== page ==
Now I know that most of us aren’t thinking about immortality while taking pictures. And I would guess that most of us are honestly just having a great time and wanting to preserve that time innocently and healthily. But women (and men, I suppose) think about what drives you to take the pictures you do. I wouldn’t be surprised if for many of us (I know at times it has been for me,) it is borne out of a fear of passing moments. And why is immortality related? Well, because passing moments remind us that our life is a passing moment. When a child grows up, when a groom carries his bride up the stairs away from her fairy tale wedding, at a graduation, at a twenty-first birthday party, we may, amidst our joys and excitements, feel a sudden and unexpected pang of fear. We may not always recognize it right away, but it is the realization of our mortality. When something good ends, we are reminded that everything ends. I suggest that we often take pictures, even frantically, because we know we are going to die. And we don’t want to die.
But see, what we often forget, as we panic at the sight of our wrinkling skin and greying hair (or even simply our passing semesters or the ticking clock on a Sunday night,) is that the thing we want to preserve—goodness, beauty, relationships, the human spirit—these things are immortal. The baby’s first smile, the first day of kindergarten, the last day of high school, the ninetieth birthday party, our best friends—these things live on forever! And I don’t mean in a sappy way and I don’t mean simply that they live on in our memories or pictures (for if that were the case, well then, frantic picture taking would make perfect sense.) I mean that the thing that we loved so much about those moments is immortal. That’s a sheer fact that needs no real faith. Goodness has always been and always will be infused throughout our world. The part that needs faith is that there is a place and a time and person where that Goodness exists as one entity. That someday, all those pictures won’t be necessary because we have the Real Thing. We have all the joy and the love and the beauty that was shared in those moments in its full force. Not just snippets here and there throughout our lives. We will no longer need to preserve.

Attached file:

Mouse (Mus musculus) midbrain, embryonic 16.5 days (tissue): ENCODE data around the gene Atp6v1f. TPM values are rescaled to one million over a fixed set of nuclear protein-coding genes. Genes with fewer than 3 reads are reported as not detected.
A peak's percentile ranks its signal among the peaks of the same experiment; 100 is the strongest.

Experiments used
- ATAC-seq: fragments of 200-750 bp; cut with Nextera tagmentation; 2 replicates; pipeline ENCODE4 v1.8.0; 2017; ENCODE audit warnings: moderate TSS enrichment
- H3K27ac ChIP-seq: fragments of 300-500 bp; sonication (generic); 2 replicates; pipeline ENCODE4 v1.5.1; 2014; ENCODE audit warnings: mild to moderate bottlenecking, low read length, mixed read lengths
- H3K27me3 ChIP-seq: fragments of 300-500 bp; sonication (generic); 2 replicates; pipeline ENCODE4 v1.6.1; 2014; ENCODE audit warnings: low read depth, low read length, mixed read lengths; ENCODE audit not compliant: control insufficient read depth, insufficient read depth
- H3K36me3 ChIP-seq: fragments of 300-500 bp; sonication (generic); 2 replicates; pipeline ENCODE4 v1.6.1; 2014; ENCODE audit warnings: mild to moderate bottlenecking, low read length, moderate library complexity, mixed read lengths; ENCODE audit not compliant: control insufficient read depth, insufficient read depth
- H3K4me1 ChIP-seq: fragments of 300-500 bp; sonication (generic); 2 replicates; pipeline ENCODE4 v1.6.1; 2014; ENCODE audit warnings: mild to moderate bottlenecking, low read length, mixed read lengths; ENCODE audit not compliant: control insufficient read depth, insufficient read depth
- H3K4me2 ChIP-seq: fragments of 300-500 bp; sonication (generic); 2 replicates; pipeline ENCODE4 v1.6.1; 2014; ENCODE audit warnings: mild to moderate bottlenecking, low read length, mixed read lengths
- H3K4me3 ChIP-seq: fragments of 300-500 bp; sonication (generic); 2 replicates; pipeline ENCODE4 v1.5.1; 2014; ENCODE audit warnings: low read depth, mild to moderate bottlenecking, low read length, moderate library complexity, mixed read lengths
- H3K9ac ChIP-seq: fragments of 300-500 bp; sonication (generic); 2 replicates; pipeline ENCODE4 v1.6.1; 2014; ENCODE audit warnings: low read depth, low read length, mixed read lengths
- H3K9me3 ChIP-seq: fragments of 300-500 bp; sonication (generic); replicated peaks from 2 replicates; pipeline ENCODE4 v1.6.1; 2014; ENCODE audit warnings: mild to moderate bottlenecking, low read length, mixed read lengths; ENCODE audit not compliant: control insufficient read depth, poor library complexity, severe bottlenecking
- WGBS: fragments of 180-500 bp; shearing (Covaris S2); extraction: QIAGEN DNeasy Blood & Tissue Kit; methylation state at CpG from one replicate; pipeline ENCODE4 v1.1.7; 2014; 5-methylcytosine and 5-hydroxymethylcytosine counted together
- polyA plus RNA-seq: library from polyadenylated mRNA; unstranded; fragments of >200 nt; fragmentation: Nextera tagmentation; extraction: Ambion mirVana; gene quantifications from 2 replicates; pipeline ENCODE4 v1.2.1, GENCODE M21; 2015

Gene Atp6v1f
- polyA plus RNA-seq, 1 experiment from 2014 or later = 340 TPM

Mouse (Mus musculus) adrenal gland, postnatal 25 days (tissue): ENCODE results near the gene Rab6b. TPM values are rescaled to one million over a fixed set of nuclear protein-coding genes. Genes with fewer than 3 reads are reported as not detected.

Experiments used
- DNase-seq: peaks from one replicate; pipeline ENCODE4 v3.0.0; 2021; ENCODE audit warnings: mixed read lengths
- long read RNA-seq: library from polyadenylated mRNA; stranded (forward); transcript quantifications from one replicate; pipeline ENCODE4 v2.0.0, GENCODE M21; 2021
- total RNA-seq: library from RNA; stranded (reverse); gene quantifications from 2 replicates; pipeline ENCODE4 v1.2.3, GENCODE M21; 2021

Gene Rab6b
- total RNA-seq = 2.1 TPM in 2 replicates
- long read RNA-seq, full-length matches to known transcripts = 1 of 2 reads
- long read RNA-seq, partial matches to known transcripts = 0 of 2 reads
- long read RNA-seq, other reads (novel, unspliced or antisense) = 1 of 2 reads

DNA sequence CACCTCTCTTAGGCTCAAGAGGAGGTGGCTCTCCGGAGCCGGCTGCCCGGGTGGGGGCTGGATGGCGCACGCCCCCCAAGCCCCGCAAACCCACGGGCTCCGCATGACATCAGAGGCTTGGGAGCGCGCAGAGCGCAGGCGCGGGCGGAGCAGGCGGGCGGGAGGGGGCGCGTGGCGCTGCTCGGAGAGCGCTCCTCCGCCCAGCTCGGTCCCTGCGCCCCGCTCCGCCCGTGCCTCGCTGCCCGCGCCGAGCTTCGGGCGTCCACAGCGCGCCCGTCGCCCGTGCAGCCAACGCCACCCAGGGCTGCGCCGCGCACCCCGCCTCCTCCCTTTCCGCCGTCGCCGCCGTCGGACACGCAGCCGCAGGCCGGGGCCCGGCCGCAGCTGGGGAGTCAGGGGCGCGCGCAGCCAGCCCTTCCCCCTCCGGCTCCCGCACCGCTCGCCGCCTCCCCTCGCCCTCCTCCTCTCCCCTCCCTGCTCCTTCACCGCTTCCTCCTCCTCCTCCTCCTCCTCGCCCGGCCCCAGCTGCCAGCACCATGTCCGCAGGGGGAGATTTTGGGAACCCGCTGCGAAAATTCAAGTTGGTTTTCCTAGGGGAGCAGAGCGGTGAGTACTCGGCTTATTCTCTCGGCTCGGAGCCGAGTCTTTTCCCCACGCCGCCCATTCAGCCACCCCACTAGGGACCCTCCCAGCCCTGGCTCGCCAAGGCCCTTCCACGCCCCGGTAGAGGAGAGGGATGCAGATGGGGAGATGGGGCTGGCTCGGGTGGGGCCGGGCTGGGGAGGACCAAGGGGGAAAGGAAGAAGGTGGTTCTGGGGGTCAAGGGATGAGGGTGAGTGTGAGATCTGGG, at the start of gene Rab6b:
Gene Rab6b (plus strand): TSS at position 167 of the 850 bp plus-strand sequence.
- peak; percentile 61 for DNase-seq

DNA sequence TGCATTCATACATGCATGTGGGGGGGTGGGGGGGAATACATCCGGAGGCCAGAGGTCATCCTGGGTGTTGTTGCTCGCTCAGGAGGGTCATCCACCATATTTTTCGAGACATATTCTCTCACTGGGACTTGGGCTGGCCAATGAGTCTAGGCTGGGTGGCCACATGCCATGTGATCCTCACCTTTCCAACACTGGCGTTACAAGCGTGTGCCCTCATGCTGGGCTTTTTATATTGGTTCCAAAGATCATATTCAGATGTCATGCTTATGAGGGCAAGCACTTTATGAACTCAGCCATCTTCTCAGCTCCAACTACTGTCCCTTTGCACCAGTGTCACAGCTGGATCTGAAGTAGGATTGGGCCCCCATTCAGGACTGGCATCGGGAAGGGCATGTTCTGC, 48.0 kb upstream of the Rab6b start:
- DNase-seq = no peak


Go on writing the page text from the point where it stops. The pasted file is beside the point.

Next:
Until then, let us preserve with joy and detachment. Not with fear or anxiety or obsessiveness. Let us preserve simply because life is so good! Not because life will get worse. It is this kind of carefree preservation that allows us to relish in the good both while it is here and afterwards. It is this kind of preservation that, in so rejoicing in that which is Immortal, reminds us of our immortality. It is this type of preservation that causes the girl who forgot her camera to smile and think to herself, I don’t need to worry, I’ll see this all again someday. We don’t need to live in the moment simply because moments are passing. We live in the moment because the Goodness we find in them does not pass away. The Goodness is the immortal thing– the thing which gives us life and happiness and energy. It is the time that separates them which passes. Time is so insignificant. Time will come to an end. Time is mortal. What we long to preserve, on the other hand, will never end. So let us laugh in the face of time, for we have surpassed it. And let us enjoy those things which surpass it with us. And let us take pictures of those things. But always as a second thought, and with the knowledge that we haven’t seen anything yet.